Seeds and Plants
Fruit Trees and Bushes
Purchasing good quality seeds & plants at affordable prices is an essential requirement for all allotment gardeners
We've found the following companies online, which together we think offer a wide range of varieties from the household favourites to the rare & unusual
Tip: Some of these companies offer discounts for clubs & societies so don't forget to check the offers
Sowing seeds and growing plants is the core function of the allotment gardener and providing you understand the basics, it’s a reasonably straightforward task
First of all you need to know what you are growing. All Flowers, Fruit and Vegetables will fall into one of these three categories:
Annuals are plants that go through their entire life cycle in one growing season. Typically growing from seed in early spring, maturing during the summer, flowering and setting seed late summer/autumn before eventually dying away with the onset of winter. As you would expect, plants in this category tend to grow quickly and the seeds are usually sown directly into their final position
Biennials are plants that take two years to complete their life cycle. Typically starting from seed and reaching a semi-mature state in the first season and flowering and setting fruit and seed in the second season. Can be sown in their final position, but most gardeners favour starting them off in a nursery bed, greenhouse or cold frame and planting them into their permanent home during the autumn of season one or spring of season two
Perennials are plants that are capable of living for several years if the climate and conditions suit them. They will produce flowers and fruit year after year. As always, they can be sown directly into their final position but it is much more common to start them off in controlled conditions such as seed trays and pots and plant them out when they are large and study enough to stake their place in the garden
Within each category there will be examples of tender and hardy varieties. There are also several sub-categories within these three main groups, such as woody perennials and herbaceous perennials. Woody perennials being plants that keep their growth and extend it year after year – typically trees and shrubs. As opposed to herbaceous perennials which may see all the season’s top growth die away only for the plant to spring back to life again the following spring emerging from the surviving rootstock.
Sowing seeds outdoors
As always preparation is important, most seeds require loose well-drained soil. However, deep digging is best done in advance to allow time for the soil to settle prior to sowing. Digging in organic matter in the autumn always pays dividends in the spring.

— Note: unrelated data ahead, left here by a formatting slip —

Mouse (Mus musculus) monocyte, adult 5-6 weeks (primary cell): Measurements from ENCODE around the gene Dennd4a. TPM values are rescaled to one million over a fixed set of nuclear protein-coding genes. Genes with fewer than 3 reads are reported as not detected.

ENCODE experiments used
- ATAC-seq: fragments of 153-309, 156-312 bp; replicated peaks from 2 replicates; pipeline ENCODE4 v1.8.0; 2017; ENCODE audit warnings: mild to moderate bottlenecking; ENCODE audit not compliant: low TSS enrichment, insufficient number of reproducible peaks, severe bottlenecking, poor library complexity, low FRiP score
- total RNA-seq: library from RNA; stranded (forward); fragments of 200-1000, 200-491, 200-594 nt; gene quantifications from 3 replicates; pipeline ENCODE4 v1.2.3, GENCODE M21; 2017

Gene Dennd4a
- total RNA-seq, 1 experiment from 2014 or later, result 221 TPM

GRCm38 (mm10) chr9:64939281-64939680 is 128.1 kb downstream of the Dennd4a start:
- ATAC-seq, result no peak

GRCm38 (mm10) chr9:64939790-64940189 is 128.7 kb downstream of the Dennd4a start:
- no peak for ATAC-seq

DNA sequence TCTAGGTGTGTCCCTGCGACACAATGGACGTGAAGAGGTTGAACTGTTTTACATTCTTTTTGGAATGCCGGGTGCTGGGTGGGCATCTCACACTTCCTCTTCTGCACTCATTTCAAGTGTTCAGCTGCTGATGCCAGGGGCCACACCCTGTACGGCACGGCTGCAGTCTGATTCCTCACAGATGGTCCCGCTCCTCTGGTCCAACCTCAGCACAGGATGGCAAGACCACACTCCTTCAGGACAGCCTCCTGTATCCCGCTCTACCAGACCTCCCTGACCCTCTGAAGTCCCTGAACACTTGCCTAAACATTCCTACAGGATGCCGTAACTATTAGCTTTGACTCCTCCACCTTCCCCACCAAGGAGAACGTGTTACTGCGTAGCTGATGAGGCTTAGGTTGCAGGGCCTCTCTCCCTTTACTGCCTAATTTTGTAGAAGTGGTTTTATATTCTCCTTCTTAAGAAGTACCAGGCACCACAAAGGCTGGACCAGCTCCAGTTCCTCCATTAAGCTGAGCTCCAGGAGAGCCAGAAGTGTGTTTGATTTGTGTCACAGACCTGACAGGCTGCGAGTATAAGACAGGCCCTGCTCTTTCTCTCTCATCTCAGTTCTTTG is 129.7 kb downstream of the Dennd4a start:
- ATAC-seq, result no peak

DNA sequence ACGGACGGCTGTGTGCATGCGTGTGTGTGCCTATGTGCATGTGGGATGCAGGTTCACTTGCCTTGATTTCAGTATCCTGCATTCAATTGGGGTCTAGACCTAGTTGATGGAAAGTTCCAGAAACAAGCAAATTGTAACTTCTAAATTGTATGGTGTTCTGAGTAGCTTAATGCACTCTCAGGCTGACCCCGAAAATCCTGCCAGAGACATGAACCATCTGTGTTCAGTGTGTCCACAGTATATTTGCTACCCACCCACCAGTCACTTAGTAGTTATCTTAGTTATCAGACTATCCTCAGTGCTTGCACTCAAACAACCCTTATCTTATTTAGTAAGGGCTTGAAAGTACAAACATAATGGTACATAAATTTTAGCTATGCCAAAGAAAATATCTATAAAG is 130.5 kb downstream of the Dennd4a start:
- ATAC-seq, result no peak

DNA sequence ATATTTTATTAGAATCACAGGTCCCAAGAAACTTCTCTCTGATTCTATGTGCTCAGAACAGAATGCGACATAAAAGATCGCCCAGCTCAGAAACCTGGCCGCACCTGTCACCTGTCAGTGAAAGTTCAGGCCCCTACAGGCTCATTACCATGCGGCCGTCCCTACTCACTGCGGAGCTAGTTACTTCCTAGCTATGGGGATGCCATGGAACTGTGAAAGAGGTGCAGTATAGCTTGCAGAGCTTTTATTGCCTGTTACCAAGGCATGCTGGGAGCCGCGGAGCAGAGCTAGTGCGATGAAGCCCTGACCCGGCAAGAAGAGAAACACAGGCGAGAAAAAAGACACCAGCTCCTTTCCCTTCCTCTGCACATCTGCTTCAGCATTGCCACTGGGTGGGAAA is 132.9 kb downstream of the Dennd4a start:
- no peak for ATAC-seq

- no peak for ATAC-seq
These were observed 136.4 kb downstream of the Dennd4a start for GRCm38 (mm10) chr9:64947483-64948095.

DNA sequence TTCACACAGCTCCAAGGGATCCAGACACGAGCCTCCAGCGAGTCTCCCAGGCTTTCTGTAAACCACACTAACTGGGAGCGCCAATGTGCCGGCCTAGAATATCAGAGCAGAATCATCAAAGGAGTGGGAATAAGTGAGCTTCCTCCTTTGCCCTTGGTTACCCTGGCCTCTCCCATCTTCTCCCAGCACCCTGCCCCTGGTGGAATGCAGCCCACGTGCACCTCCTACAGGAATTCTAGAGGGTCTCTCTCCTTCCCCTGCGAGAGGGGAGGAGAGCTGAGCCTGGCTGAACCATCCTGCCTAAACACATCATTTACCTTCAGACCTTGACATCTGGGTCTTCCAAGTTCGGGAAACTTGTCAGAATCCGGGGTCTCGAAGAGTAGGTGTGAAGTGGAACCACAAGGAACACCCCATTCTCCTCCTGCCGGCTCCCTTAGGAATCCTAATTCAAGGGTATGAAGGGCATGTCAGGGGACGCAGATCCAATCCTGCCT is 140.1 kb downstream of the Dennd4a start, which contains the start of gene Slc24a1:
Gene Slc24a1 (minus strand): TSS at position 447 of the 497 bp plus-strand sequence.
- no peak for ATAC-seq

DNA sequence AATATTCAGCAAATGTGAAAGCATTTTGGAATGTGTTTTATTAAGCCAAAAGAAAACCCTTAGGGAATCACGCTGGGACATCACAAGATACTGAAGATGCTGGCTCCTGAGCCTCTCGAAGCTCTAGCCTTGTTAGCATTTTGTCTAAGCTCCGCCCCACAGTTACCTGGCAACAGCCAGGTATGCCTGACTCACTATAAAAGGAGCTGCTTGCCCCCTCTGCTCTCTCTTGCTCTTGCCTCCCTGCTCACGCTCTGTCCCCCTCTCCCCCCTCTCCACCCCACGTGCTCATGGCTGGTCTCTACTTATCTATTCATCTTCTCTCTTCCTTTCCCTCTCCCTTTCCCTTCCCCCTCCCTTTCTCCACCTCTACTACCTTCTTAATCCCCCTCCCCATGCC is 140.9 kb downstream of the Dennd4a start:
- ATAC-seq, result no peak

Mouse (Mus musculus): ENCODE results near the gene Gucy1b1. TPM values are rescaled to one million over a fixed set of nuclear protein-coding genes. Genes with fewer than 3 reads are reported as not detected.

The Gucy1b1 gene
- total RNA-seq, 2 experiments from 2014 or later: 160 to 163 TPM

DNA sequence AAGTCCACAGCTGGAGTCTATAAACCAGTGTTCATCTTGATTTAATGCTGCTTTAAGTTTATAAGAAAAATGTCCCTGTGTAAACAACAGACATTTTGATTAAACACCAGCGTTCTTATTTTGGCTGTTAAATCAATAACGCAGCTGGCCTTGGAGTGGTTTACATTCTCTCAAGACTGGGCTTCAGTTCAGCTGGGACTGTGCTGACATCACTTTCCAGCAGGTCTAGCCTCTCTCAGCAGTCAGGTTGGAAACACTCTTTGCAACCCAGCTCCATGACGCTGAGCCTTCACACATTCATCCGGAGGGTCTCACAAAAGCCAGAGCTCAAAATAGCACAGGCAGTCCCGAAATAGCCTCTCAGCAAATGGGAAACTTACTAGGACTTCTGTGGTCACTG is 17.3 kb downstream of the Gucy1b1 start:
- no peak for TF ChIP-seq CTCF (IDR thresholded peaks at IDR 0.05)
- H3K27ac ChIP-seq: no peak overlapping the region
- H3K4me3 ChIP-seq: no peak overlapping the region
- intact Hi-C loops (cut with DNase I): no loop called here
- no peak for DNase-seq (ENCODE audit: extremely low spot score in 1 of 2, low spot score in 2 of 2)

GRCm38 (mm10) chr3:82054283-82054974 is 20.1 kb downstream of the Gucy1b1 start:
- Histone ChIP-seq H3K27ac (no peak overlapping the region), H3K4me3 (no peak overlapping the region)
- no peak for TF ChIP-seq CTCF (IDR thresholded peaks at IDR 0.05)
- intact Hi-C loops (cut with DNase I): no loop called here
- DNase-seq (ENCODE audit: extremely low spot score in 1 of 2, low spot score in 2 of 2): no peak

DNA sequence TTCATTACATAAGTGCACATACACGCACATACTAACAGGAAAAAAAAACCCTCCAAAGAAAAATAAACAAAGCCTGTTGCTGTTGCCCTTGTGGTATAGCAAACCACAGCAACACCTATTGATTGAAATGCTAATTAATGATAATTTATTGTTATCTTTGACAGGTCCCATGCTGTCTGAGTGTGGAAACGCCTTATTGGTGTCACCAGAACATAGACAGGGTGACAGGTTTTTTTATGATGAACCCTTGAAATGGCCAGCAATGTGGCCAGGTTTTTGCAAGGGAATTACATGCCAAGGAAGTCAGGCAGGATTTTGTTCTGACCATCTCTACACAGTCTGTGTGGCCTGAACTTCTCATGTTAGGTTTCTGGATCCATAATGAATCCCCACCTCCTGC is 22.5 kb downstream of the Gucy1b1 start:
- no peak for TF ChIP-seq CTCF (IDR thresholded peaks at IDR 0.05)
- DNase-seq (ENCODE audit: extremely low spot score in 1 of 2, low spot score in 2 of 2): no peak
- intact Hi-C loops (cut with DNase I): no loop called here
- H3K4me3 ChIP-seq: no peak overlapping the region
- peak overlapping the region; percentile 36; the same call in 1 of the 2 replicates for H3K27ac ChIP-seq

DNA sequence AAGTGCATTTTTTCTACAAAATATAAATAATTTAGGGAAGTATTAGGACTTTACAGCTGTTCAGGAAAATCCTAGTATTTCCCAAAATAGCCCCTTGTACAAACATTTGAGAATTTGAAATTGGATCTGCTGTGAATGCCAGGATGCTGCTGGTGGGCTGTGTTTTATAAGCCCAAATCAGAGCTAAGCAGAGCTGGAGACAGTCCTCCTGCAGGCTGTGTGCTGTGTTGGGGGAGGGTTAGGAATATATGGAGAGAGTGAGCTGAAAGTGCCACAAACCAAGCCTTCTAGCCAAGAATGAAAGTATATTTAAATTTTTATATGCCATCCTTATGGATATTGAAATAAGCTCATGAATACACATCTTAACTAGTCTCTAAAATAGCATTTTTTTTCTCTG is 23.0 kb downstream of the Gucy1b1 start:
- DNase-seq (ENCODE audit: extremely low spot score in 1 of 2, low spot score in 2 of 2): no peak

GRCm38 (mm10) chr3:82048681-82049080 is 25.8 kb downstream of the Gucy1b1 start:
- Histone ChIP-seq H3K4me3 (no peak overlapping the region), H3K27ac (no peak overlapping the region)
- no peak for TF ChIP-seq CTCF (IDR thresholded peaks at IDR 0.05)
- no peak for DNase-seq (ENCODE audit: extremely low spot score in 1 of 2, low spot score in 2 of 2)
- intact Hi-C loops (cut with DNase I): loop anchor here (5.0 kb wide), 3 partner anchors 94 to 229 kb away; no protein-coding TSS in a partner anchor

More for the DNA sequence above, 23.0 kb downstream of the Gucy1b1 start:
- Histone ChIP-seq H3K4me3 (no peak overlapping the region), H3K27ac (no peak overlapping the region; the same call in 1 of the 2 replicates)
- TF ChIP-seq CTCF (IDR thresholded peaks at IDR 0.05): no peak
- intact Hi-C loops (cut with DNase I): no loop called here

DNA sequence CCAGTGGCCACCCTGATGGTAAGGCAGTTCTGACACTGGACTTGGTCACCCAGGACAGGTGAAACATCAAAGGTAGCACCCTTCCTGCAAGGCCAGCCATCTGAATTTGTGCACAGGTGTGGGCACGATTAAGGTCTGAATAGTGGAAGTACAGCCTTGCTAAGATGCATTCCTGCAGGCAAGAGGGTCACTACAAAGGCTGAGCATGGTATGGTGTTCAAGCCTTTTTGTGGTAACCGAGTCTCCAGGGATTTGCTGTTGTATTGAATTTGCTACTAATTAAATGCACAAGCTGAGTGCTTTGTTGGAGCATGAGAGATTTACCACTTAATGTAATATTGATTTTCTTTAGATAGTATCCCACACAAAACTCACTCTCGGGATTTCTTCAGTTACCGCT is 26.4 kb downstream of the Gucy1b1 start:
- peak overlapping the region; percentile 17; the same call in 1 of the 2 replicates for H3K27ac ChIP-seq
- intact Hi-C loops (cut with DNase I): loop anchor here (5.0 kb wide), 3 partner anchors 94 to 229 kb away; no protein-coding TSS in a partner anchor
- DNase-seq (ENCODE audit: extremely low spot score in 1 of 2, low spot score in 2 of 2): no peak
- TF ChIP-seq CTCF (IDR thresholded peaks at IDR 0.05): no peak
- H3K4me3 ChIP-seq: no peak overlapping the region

Just before sowing, loosen the ground with a fork if necessary, removing any weeds or large stones in the process. Rake the ground level crushing any clods of dirt as you go. Set a line for where you wish to sow and make a drill by drawing the edge of a rake or hoe carefully along the line. Be guided by the instructions on the seed packet with regards to the depth.
A top tip is to water the seed drill before sowing the seeds. This avoids inadvertently washing the seeds away. Don’t get too carried away with the sowing. Thinly scatter the seed into the bottom of the drill as you will most likely have to thin them out afterwards anyway. Sowing too densely and over-crowding in general can often encourage disease and damping off
Gently cover the seeds by drawing a little soil over them with the back of the rake. Remember the most common mistake at this point is to bury them too deeply. Again, be guided by the sowing instructions on the seed packet
Some protection may be required to protect from pests or the weather
Don’t forget to mark and label the ends of the row(s) and finally, keep the soil moist
Sowing seeds under cover
Sowing seeds indoors allows tender plants to be started off earlier than would otherwise be possible, which means once the weather warms up they can go into the ground as young plants rather than a seed, giving them a head start
Small seeds are usually sown in seed trays with the resultant seedlings being pricked out later. Some larger seeds may be sown directly into individual pots. In all scenarios well drained compost is essential. As always follow the sowing instructions on the seed packets with regards depth
When pricking out the seedlings loosen the compost around the roots with a stick and gently lift the seedling by holding the leaves not the stem, as this can cause fatal damage to the young fragile plant
Make sure the plants stay moist but never water-logged and ensure they have enough light otherwise they will stretch and spoil
Most leading seed merchants offer free comprehensive guidelines on their websites, so take advantage of them
Seed and Plant Merchants
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